This page was created to help Bitcoiners visualize public information about mining in the early times of Bitcoin. It lets Bitcoiners learn how the network was bootstrapped. Bitcoin had no pre-mine, but as a very innovative technology, the first visionaries mined a large number of bitcoins. The reality is that probably most of those early miners sold their bitcoins during the steep price increments in Bitcoin history. As I think Bitcoin will be the basis of a new, more inclusive financial system, the distribution of Bitcoin wealth is important. However, after a long research, I came to the conclusion that a single miner (that I call Patoshi) accumulated about 1.1M bitcoins during 2009-2010, and paid approximately 550 btc to other people and institutions in the form of donations (those bitcoins were valued around ~5 USD at that time).
The research required generating hypotheses and finding the best possible answers, mathematical modeling and even experiments and simulations. It required several orthogonal arguments, which all support the thesis of a single miner. All the research and findings were published in 2013, 2014 and recently in 2019. You can follow the iterations of hypothesis, dead-ends, back-tracks and proofs by reading my blog here. I recommend you read my last post, which contains a summary of the most relevant findings.
Other researchers have repeated my experiments, achieving similar results(*). You can read their blog posts here :
OrganOfCorti has researched deeper into Satoshi's hashrate. I recommend his posts. From all these research it's evident that this single miner used a special version of the Bitcoin client, and the belief that it is Satoshi rests on public information provided by early adopters who revealed when Satoshi sent them bitcoins and what amounts (some of them also provided e-mails exchanges as proof).
While we may never know if Patoshi was Satoshi, the idea reinforces the theory that Satoshi was not interested in personal monetary gains. Some speculate he/she may have erased the private keys that controlled those bitcoins, and they should be treated as burned.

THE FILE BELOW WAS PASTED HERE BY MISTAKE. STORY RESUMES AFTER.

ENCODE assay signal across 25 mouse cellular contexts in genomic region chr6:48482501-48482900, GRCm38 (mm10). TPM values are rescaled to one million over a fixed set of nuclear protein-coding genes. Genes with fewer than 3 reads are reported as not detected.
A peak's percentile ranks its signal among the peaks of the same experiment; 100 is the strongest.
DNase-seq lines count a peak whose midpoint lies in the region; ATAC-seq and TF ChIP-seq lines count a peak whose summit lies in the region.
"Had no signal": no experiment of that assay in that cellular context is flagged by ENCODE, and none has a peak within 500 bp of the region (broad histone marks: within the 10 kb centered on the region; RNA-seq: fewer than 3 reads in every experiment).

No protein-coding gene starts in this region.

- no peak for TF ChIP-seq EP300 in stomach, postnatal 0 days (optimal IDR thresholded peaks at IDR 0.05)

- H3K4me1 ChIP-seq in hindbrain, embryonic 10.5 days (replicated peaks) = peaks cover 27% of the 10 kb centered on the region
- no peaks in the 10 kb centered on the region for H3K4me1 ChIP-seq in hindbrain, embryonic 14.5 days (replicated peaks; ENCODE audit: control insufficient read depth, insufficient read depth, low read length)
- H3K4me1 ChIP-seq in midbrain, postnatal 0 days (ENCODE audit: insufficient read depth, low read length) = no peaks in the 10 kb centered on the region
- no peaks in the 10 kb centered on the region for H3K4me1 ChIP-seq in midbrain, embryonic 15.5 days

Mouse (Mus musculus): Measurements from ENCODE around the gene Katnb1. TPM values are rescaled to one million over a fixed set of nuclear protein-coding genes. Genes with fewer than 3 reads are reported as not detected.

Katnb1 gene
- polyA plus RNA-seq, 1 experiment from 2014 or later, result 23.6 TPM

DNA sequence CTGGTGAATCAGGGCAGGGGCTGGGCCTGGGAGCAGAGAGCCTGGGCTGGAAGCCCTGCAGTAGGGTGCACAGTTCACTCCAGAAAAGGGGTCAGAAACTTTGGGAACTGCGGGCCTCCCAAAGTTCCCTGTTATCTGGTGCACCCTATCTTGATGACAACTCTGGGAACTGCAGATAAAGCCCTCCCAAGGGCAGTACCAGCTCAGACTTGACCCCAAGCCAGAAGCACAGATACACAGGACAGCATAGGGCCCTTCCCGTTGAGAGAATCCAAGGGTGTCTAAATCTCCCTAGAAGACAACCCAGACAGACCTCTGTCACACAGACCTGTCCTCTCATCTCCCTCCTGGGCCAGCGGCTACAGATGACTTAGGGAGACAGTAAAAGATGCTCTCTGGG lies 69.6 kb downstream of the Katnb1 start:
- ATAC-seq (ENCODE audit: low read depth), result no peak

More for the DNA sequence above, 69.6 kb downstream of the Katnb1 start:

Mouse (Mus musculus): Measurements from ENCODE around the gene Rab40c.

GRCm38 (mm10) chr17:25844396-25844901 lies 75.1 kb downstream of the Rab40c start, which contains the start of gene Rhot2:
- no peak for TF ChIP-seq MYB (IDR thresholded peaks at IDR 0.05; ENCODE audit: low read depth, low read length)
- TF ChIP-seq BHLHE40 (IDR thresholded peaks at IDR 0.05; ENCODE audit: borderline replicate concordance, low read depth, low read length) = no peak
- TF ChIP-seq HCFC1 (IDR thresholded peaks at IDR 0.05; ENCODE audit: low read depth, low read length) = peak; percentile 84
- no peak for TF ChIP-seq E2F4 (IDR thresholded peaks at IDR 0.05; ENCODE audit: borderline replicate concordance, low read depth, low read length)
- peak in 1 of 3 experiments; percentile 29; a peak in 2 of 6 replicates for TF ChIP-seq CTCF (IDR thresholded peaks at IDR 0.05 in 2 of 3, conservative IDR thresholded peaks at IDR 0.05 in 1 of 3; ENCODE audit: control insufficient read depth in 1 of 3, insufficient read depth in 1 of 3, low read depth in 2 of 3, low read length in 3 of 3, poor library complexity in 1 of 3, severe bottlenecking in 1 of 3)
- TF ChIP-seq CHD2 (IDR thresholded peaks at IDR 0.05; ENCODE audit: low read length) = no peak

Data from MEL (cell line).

It is also possible that the community decides in a distant future to effectively remove those coins from potential circulation via a soft-fork. While this is clearly controversial, maybe if 50 years pass without those coins being moved the community agrees to put them aside. If Satoshi wanted to destroy them, but yet the keys still exists today, maybe stored in some encrypted drive, then there exists real a danger of coercion, extortion, theft and/or key brute-forcing. I personally think the keys were destroyed, which I think it was a bad idea: the UTXOs should have been burned before that.
The information in this site should help people understand the benefits and risks of using Bitcoin. This site is just an effort to seek greater transparency in the cryptocurrency ecosystem, while preserving the privacy of the individuals who participated in mining during the early years. It's not intended to justify bashing or supporting any faketoshi out there.
Last, my name is Sergio Demian Lerner. I'm a bitcoiner. I work at IOV Labs. You can find my story here.
If you find the content of this site useful, please consider donating BTC to the following address: 17mcFB7Xyymd9hxp2bgNPz1ruWsdoPoCnZI need to put this disclaimer, because who knows where this data can end.
The information on this site is provided “AS IS” and without warranties of any kind either express or implied. To the fullest extent permissible pursuant to applicable laws, the author disclaims all warranties, express or implied, including, but not limited to, implied warranties of merchantability, non-infringement and suitability for a particular purpose. The author does not warrant that the information will be free from error. None of the information provided on this website is intended as investment, tax, accounting or legal advice, as an offer or solicitation of an offer to buy or sell, or as an endorsement of any company, security, fund, or other securities or non-securities offering. The information should not be relied upon for purposes of transacting securities or other investments. Your use of the information is at your sole risk. Under no circumstances shall the author be liable for any direct, indirect, special or consequential damages that result from the use of, or the inability to use, the materials in this site, even if the author has been advised of the possibility of such damages. In no event shall the author have any liability to you for damages, losses and causes of action for accessing this site. Information on this website should not be considered a solicitation to buy, an offer to sell, or a recommendation of any security in any jurisdiction where such offer, solicitation, or recommendation would be unlawful or unauthorized.
All written content on this site is for information purposes only. Opinions expressed herein are solely those of the author, unless otherwise specifically cited. Material presented is believed to be from reliable sources and no representations are made by the author as to another parties’ informational accuracy or completeness.(*) although the exact amount of bitcoins was disputed (~700k instead of ~1.1M).